There’s a lot of Holocaust documentaries, but not many that have been filmed in Ukraine. Add one to the list.
A new documentary, co-produced by the Los Angeles-based Shoah Foundation, is shooting in Ukraine.
The film should be completed by September, in time for the 65th anniversary of the Babi Yar massacre.
The 70-minute documentary will focus on Babi Yar, the infamous ravine just outside Kiev where some 33,000 Jews were slaughtered in the last few days of September 1941.
It also will deal with the larger history of the Holocaust in Ukraine, according to the Shoah Foundation’s president and chief executive officer, Douglas Greenberg.
Greenberg told Ukrainian reporters last week that the bulk of the film’s material will come from the video archives of the USC Shoah Foundation Institute for Visual History and Education, created by filmmaker Steven Spielberg after he finished his 1994 Oscar award-winning “Schindler’s List.”
The foundation has so far collected 52,000 video testimonies of Holocaust survivors in 56 countries, speaking in 32 languages, including 3,200 interviews from Ukrainian survivors.
Both Greenberg and Spielberg have family roots in Ukraine.
According to Greenberg, the foundation’s mission now is to bring these testimonies back to the countries they were collected in order to educate the local populations about the Holocaust.
Greenberg said he hopes the film will eventually be distributed in Ukrainian schools. Work is under way to create a teacher’s guide so Ukrainian teachers can use the film in their Holocaust lessons.
Approximately one-fifth of the film will be new material shot in Ukraine this past year, Greenberg said. Interviews with Ukrainian Jews remembering the country’s prewar Jewish community will make up much of this material.
The documentary is co-produced by Ukrainian Jewish oligarch Viktor Pinchuk, a son-in-law of former Ukrainian President Leonid Kuchma and a major donor to the Jewish community in his native Dnepropetrovsk. Budget figures have not been disclosed.
Greenberg says Spielberg and Pinchuk were introduced to each other by a mutual friend a year and a half ago.
“We’ve always wanted to make a documentary film about the Holocaust in Ukraine, because it’s such an important chapter” in the overall history of the Holocaust, Greenberg said. “And there was Mr. Pinchuk, who was also interested in the subject.”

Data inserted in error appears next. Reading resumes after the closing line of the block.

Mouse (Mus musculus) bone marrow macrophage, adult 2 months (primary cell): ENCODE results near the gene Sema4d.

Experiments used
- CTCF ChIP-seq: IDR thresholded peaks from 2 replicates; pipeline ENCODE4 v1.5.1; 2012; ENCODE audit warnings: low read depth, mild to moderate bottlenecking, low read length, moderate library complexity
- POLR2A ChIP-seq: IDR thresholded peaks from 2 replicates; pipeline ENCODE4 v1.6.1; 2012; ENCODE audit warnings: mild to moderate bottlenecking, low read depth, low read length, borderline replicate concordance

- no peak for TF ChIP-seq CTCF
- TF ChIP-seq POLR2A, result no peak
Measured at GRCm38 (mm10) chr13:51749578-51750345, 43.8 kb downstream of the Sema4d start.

Pinchuk’s spokesman, Thomas Eymond-Laritaz, described his boss’s participation in the project as “a tribute to the Jewish community he was brought up in” as well as his “desire to participate in something that would eventually benefit the wider world community.”
Film director Sergey Bukovsky, a 20-year veteran of the local film industry, said that the subject matter doesn’t lend itself to much “creative directing,” but said he would try to make it as engaging as possible.
“We looked for other solutions to avoid having just ‘talking heads,’ ” Bukovsky said. “There will be Jewish artifacts and scenes from the old Jewish towns in western Ukraine in the film.”
Bukovsky, who is not Jewish, said he had to resist the temptation to editorialize. “The biggest challenge for me has been finding a balance between educating and moralizing in the film,” he said.
One thing that makes the Ukrainian project stand out from similar documentaries produced by the Shoah Foundation in other countries, Greenberg said, is that it will include the testimony of Ukrainians who helped Jews during World War II.
Distribution plans have yet to be finalized, but Greenberg said he expects the film will be shown on Ukrainian television, and he hopes for a theatrical release in Ukraine as well.
The film will be released in both Ukrainian and Russian, Ukraine’s two official languages, and will be subtitled in English for the United States, Europe and Israel.
“This is a story that isn’t Ukrainian or American, Polish or German,” Greenberg said.
“It’s a human story, and from this point of view, the fact that it’s going to be told about Ukrainians and in the languages that Ukrainians speak makes it very important.”
The Archive of the Jewish Telegraphic Agency includes articles published from 1923 to 2008. Archive stories reflect the journalistic standards and practices of the time they were published.